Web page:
E-cigarette use by kids and teenagers is extremely dangerous. The brain doesn't fully develop until the middle of a person's twenties, and nicotine is very addictive.

The risk of heart disease and lung conditions rises with ENDS use. They also provide serious hazards to women who use them while pregnant since they can harm the developing foetus.

Through outlets that mainly rely on the internet and social media, advertising, marketing, and promotion of ENDS have expanded quickly (3). Concerns regarding false health claims, ineffective cessation claims, and targeting of adolescents are raised by much of the marketing for these items (especially with the use of flavours).

Until sufficient evidence is available and the public health community can agree on the efficacy of those particular drugs, ENDS/ENNDS should not be promoted as a cessation aid.

WHO recommends that the products be regulated in accordance with 4 key objectives:

  • Prevent non-smokers, children, and vulnerable populations from starting ENDS/ENNDS;
  • Lessen health hazards for ENDS/ENNDS users and shield non-users from their emissions;
  • Stop ENDS/ENNDS-related health claims from being made;
  • Ward against the interests of the tobacco industry and all other economic and other vested interests connected to ENDS/ENNDS by protecting tobacco control.

WHO response

Although alarming, the economic and personal catastrophe that tobacco causes can be avoided. The tobacco business is fighting to keep the risks of its products hidden, but we are retaliating. 2003 saw the unanimous adoption of the WHO Framework Convention on Tobacco Control by all WHO Member States (WHO FCTC). It has been in effect since 2005 and currently has 182 Parties, which represent more than 90% of the global population.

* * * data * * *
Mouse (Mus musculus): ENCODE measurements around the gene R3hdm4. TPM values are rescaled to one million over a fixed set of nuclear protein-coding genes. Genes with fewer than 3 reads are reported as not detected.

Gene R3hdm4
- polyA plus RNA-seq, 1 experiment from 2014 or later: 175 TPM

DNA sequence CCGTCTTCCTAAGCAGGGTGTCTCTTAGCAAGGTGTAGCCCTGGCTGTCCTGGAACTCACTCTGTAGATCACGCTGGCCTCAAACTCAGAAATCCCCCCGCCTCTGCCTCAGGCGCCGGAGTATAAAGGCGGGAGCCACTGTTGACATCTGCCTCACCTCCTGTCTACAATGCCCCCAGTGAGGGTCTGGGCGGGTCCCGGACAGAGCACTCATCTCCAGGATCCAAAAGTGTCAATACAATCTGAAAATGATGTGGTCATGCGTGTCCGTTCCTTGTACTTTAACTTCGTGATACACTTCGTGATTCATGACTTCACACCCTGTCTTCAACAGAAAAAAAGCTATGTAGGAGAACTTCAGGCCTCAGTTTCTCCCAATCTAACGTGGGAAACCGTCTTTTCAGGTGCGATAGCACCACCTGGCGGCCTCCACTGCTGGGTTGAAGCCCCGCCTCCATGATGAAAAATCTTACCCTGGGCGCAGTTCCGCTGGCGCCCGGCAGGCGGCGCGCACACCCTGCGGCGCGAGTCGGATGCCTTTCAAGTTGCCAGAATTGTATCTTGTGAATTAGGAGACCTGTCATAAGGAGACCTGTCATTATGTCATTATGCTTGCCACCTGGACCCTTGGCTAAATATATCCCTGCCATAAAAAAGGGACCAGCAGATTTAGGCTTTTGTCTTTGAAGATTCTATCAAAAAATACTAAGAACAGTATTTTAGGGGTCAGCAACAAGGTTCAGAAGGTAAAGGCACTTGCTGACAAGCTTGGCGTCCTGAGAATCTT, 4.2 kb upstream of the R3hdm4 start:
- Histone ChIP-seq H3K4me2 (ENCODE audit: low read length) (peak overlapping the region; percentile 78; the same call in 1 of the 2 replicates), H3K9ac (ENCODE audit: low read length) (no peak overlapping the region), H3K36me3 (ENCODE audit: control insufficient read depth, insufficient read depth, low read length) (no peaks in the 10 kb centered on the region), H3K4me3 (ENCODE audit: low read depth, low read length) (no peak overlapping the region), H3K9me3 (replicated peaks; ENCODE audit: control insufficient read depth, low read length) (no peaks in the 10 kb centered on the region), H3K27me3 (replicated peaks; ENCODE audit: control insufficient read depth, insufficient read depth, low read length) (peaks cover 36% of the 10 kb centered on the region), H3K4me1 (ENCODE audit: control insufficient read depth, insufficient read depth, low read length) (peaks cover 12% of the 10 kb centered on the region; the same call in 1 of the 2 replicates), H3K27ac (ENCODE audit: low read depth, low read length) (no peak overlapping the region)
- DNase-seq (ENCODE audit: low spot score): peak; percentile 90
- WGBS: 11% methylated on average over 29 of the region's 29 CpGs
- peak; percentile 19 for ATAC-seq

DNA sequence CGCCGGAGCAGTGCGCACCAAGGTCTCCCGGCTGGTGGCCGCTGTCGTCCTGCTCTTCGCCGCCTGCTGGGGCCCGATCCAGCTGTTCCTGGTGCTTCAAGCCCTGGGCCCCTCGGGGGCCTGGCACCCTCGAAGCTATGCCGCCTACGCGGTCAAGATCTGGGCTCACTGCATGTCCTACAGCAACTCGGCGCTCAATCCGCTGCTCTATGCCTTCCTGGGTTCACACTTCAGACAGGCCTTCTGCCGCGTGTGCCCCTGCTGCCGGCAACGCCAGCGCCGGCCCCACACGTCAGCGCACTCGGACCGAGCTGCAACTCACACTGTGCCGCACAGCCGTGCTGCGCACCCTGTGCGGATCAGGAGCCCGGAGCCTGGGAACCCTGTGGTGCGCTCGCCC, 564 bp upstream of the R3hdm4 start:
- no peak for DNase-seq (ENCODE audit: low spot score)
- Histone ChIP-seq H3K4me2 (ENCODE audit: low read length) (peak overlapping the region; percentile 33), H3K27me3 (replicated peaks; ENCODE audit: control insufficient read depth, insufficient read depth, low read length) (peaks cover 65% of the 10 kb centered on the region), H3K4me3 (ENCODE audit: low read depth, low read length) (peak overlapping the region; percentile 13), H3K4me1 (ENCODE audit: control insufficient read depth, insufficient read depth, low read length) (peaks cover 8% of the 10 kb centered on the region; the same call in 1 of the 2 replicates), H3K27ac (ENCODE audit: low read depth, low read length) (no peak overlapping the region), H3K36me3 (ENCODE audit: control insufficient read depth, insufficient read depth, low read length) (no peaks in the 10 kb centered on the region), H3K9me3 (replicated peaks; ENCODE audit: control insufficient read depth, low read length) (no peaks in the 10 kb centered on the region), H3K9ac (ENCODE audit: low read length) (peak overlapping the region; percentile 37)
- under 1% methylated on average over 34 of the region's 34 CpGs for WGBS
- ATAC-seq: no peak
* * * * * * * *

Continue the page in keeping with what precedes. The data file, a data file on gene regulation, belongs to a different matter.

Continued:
MPOWER, a feasible and affordable method for accelerating the implementation of the WHO FCTC's primary demand reduction requirements on the ground, was introduced by WHO in 2007.

The 6 MPOWER measures are:

  • Keep an eye on tobacco usage and preventative initiatives
  • Deter people from smoking
  • Provide support for quitting smoking
  • Inform people about the hazards of tobacco
  • Enforce restrictions on tobacco sponsorship, advertising, and promotion
  • Increase tobacco taxes.

Since 2007, WHO has kept an eye on MPOWER regulations. Please consult the series of WHO reports on the global tobacco epidemic for more information on the developments in tobacco control at the global, regional, and national levels.

Author Message

"Health is Wealth" is a famous saying that refers to the importance of health to us and reveals that health is wealth. If we are not healthy (do not feel in a state of physical, mental, and social well-being), wealth means nothing to us. Our health is a real wealth. We should always try to be healthy. Nothing is impossible; anything can be done for good health. When choosing between good health and smoking, health will win. Please stop smoking for your good health.